Bamiyan attracted thousands of foreigners every year until the Soviet invasion in 1979 plunged the country into more than three decades of war. Tourists came to trek through the mountains, to picnic at dazzlingly blue Band-e-Amir lake and marvel at the Buddhas. But tourism was mainly limited to the summer, and skiing was unknown in the area.
There was some skiing near the capital, where a few enterprising Afghan skiers built tow ropes in the hills just outside Kabul. But they were abandoned after the Soviets invaded.
The push to make Bamiyan a skiing destination started in 2010, when the Geneva-based Aga Khan Foundation sponsored two Americans to write a guidebook. It has also trained locals to ski and hired internationally certified ski guides to take tourists into the mountains.
To drum up support, a Swiss journalist started an annual race called The Afghan Ski Challenge in 2011. Race day this year in early March attracted 10 Afghan competitors, who were trained for a month beforehand, and five foreigners, including one Associated Press reporter.
The 4 mile (7-kilometer) race included a 1,600-foot (500-meter) ascent on skins and a descent through thick, wet powder. The Afghans swept the top three spots by a wide margin — less an indication of their skiing prowess than the speed with which they could climb up.
The winner, 19-year-old Khalil Reza, zipped across the finish line in 44 minutes and 12 seconds to the cheers of about 100 spectators. As people crowded around Reza to congratulate him, he said he never thought he was going to win.
"But then going up the mountain I was the first one. I got to the top first," Reza said. He won a $700 Swiss watch and a trophy, which was handed to him by the provincial governor.
Many Bamiyan residents support the ski initiative, but others have resisted. Some have complained about skiers urinating near their houses and taking pictures of Afghan women — an insult in this conservative Muslim country. Others have expressed concern their kids would get hurt trying to ski or neglect studying the Quran, Islam's holy book.
But the kids themselves love sliding across the snow on donated ski equipment. It's a welcome diversion during the bleak winter, when families spend months huddled around stoves fed by wood or dried dung, waiting for spring.
"We can't do anything during the winter. We just clean the snow off the roof over and over again," said 70-year-old Sayed Amir Shah, who lives in Jawzari village, about an hour's drive from Bamiyan city.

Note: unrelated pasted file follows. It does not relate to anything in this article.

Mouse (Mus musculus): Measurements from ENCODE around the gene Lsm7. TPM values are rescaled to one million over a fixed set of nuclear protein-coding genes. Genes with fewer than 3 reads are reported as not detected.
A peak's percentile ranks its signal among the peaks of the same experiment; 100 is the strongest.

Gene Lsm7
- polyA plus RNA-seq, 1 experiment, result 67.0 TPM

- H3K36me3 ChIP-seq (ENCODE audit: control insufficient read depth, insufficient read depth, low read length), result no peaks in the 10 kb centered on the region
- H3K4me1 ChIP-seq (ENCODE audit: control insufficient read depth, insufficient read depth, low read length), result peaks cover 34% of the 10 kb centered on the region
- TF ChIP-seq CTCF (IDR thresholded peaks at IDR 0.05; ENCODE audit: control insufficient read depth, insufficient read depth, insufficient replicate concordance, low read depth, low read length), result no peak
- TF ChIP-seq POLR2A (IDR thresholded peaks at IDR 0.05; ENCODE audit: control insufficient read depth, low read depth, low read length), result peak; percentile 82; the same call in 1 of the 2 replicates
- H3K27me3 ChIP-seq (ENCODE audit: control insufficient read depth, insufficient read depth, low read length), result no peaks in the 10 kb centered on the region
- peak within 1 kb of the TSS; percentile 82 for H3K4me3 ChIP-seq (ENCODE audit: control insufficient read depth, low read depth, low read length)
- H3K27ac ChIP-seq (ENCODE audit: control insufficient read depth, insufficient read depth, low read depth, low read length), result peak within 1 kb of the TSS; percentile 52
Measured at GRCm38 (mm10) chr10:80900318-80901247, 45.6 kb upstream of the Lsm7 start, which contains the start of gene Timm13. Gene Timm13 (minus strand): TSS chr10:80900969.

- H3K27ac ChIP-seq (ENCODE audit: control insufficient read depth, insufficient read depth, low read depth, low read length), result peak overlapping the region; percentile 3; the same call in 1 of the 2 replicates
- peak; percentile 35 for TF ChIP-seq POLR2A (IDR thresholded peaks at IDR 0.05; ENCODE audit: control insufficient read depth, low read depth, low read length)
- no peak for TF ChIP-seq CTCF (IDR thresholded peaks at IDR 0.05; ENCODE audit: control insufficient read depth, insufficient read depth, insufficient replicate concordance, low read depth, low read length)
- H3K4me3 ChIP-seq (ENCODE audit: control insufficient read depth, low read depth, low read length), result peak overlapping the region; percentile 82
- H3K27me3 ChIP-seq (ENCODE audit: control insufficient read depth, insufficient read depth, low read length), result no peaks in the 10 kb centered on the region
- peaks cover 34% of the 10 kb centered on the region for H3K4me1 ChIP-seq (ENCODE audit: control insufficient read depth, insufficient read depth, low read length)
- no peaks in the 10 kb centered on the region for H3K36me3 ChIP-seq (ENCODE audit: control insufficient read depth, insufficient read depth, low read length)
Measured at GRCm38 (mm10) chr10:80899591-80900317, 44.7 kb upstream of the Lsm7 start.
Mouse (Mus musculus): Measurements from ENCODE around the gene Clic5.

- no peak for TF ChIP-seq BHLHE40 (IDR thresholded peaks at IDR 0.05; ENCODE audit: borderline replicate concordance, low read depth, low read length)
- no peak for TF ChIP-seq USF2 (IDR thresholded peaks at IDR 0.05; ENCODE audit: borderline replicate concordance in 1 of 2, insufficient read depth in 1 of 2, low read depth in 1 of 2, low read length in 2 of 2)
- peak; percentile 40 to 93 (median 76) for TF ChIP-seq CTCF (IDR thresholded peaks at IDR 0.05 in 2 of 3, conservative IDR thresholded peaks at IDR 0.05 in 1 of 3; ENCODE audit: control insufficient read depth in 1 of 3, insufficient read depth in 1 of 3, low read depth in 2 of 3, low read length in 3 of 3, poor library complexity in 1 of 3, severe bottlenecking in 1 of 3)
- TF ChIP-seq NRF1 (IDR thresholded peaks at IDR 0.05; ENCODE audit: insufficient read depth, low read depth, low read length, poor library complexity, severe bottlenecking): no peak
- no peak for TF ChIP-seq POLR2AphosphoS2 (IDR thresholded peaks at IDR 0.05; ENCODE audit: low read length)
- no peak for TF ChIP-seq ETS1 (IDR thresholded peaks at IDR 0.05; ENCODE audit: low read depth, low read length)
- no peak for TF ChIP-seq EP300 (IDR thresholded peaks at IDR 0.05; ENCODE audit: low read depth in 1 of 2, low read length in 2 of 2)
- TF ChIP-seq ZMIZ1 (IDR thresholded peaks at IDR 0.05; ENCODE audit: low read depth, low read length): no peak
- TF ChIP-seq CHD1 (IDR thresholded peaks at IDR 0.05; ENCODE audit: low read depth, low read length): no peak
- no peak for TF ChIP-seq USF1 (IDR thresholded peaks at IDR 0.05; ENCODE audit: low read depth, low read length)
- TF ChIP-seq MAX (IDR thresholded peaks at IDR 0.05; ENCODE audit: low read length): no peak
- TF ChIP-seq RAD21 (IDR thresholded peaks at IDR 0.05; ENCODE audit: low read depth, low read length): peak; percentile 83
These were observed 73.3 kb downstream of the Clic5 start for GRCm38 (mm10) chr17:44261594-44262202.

Just a little farther up the steep mountain road, 16-year-old Arif carried a pair of wooden skis he made out of planks and flattened-out metal from vegetable oil cans. He has to attend Quranic school during the winter but finds a way to sneak in some skiing with friends.
"We wake up and go skiing before breakfast," Arif said.
The new ski industry has had some economic benefit, although the numbers are still fairly small.
Gull Hussein, a 28-year-old entrepreneur, started a tourism company last year that offers a three-day ski package for $315. The deal includes lodging, local transport, ski rental and an international ski guide. About 70 foreigners have taken him up on the offer, most of whom traveled from Kabul.
Ali Shah Farhang has also benefited as Bamiyan's first local ski guide. The 20-year-old student started skiing about a year ago under the tutelage of an Italian guide brought by Aga Khan and has begun leading foreign clients into the mountains, including the professional snowboarders.
He receives $100 a month from Aga Khan and $30 per day when he is guiding clients, a significant sum in a country where a typical government bureaucrat in the capital makes $200 a month. For rural Bamiyan, it's a fortune.
"Foreign people are usually fighting the Taliban in Afghanistan, but in Bamiyan they are comfortable, they are skiing," Farhang said.